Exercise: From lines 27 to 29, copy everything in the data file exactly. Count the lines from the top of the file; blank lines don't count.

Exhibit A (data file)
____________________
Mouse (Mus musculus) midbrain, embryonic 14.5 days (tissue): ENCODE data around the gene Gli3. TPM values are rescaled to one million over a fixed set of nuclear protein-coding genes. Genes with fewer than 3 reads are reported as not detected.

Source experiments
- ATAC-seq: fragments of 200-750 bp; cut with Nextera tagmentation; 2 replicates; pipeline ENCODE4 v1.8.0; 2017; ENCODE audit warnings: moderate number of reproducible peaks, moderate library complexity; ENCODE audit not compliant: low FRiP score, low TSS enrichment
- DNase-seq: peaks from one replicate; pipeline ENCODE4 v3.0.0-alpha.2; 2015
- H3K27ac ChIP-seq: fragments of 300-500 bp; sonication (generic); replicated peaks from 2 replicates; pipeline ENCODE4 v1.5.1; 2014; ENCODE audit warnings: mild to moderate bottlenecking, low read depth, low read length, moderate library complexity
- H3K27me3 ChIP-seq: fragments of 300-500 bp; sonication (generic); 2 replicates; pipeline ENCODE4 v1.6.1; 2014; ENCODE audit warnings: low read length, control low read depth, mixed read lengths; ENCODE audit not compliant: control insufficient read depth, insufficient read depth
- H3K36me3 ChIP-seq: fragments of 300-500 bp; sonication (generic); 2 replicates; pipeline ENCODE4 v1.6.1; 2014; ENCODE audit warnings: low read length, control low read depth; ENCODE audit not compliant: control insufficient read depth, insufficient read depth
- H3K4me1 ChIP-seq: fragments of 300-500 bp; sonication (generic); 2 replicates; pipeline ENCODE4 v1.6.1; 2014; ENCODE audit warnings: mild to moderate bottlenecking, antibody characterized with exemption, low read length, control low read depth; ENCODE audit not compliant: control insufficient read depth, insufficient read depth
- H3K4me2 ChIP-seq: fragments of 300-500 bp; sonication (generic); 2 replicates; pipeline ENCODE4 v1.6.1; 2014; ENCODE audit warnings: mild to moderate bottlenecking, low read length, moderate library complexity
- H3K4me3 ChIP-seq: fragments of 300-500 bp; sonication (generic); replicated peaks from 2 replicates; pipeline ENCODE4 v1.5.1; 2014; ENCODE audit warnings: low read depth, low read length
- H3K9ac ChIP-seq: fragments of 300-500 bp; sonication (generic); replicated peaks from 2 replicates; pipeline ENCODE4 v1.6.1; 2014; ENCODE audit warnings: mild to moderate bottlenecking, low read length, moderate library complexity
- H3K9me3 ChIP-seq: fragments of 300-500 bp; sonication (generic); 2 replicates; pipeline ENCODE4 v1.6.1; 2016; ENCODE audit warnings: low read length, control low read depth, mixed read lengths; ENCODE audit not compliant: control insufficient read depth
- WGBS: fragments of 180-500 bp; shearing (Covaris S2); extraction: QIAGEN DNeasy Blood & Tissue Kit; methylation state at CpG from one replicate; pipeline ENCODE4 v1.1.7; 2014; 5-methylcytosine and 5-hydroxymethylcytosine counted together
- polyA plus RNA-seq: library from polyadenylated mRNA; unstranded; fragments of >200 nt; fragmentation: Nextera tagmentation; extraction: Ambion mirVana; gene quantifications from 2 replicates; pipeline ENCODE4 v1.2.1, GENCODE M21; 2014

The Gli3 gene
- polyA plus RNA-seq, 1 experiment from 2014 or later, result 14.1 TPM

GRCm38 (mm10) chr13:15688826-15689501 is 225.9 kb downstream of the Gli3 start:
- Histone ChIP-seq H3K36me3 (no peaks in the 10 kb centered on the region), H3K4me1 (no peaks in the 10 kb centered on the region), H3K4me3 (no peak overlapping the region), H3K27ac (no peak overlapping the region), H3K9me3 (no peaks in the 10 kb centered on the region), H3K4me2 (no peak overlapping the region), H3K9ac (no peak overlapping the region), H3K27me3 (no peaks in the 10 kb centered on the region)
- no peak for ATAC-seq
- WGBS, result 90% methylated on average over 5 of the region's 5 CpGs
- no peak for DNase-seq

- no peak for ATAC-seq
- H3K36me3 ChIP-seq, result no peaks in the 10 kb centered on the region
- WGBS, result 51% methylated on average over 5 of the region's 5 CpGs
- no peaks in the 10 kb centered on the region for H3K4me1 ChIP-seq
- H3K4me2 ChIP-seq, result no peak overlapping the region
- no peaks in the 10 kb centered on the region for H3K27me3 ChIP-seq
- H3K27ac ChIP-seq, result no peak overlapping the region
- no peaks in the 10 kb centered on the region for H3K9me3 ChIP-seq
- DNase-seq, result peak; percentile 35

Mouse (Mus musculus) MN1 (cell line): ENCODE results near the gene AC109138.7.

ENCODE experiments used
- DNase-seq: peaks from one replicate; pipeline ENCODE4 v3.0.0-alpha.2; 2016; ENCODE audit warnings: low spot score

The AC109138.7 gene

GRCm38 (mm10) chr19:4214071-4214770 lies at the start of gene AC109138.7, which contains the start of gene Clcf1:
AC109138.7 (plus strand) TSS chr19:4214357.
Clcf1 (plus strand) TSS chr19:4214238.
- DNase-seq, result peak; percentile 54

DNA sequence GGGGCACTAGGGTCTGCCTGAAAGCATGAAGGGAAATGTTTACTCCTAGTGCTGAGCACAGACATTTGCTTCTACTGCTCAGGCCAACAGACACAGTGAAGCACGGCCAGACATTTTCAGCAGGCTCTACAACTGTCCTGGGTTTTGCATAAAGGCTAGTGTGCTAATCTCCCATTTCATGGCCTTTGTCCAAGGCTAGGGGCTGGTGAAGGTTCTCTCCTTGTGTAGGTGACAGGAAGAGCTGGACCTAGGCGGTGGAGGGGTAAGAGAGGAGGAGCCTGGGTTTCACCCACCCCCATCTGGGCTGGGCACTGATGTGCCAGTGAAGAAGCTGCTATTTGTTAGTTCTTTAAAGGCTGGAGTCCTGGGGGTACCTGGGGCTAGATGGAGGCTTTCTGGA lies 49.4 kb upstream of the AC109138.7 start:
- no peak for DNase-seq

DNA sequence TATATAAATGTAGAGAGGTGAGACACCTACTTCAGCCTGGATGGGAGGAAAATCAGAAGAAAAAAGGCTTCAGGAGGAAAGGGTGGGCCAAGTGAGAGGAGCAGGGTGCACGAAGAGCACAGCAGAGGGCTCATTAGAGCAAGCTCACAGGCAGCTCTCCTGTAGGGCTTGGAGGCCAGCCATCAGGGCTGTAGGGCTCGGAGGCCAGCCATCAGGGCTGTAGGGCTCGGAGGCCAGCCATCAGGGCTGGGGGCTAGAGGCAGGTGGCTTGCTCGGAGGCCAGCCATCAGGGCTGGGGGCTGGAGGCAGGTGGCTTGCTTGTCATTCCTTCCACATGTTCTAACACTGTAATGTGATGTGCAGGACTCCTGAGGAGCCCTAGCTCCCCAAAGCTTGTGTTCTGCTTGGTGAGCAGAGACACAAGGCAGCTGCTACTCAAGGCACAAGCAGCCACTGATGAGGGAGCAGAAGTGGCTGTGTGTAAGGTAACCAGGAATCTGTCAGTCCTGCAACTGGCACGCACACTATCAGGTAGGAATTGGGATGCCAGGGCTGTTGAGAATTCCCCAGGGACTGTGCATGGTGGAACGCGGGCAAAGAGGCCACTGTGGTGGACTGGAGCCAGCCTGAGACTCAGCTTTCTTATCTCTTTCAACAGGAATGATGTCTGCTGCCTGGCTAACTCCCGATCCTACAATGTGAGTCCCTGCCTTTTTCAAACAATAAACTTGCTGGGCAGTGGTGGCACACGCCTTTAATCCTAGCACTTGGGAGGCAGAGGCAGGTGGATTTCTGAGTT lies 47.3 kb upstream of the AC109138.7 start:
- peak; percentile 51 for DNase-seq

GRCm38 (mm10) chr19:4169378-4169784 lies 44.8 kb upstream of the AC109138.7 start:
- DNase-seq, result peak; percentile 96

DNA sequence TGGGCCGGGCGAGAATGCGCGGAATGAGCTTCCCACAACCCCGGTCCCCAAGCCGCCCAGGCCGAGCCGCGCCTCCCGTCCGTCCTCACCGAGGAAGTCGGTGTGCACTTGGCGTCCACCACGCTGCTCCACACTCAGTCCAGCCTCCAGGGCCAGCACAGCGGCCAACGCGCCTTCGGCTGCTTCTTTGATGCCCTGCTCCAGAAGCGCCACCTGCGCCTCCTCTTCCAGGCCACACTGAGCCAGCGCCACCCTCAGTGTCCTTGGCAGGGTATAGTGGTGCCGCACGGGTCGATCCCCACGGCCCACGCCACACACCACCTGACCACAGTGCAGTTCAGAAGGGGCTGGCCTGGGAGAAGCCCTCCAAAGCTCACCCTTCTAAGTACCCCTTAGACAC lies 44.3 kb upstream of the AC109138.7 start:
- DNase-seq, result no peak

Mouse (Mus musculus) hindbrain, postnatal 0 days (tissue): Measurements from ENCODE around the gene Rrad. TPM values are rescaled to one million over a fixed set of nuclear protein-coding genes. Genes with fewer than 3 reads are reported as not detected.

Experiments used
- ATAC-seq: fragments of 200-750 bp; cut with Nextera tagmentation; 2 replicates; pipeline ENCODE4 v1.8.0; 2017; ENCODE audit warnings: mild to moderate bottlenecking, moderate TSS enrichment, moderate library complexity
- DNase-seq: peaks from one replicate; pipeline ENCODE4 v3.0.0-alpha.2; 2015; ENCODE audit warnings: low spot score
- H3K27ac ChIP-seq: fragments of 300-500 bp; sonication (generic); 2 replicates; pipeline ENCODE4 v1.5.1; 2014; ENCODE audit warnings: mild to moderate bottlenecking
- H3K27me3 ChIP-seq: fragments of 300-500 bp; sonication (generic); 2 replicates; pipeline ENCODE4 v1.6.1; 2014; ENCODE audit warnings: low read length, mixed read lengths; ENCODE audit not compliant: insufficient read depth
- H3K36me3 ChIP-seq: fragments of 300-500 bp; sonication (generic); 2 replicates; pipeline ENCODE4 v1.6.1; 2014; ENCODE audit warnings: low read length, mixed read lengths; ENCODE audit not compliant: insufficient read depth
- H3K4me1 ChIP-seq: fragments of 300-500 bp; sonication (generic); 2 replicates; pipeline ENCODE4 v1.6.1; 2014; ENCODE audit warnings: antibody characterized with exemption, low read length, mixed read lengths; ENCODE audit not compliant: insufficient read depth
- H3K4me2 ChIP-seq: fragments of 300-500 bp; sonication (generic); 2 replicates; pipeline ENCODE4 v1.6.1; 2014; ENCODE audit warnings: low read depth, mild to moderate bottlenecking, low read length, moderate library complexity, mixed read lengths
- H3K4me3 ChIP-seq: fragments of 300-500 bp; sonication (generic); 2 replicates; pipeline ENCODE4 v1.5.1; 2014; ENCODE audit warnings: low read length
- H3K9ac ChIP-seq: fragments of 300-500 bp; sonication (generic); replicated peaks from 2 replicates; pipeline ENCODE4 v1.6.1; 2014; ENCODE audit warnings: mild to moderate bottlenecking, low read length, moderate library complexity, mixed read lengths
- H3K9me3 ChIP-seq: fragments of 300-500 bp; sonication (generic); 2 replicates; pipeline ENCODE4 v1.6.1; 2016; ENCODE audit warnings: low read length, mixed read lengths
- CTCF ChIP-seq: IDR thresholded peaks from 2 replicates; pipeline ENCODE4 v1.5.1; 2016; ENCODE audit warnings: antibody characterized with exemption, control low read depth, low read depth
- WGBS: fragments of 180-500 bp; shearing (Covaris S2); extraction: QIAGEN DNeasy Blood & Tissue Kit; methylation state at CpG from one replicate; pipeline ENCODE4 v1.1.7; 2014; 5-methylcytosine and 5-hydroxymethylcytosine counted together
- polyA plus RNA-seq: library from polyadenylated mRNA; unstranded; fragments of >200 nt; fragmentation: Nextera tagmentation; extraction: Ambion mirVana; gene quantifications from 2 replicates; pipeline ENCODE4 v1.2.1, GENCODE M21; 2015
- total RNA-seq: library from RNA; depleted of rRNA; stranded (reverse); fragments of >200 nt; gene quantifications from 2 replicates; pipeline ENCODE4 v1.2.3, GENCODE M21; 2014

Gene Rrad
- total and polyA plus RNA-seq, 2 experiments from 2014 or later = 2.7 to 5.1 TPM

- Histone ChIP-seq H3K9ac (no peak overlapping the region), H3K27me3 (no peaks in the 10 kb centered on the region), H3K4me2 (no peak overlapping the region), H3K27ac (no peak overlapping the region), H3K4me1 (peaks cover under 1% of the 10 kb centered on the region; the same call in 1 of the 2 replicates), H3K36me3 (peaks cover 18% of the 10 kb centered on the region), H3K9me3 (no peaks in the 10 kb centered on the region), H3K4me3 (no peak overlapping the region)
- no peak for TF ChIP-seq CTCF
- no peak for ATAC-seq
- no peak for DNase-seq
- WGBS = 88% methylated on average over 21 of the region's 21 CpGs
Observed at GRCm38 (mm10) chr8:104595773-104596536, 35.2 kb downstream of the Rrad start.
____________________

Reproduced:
- no peaks in the 10 kb centered on the region for H3K27me3 ChIP-seq
- H3K27ac ChIP-seq, result no peak overlapping the region
- no peaks in the 10 kb centered on the region for H3K9me3 ChIP-seq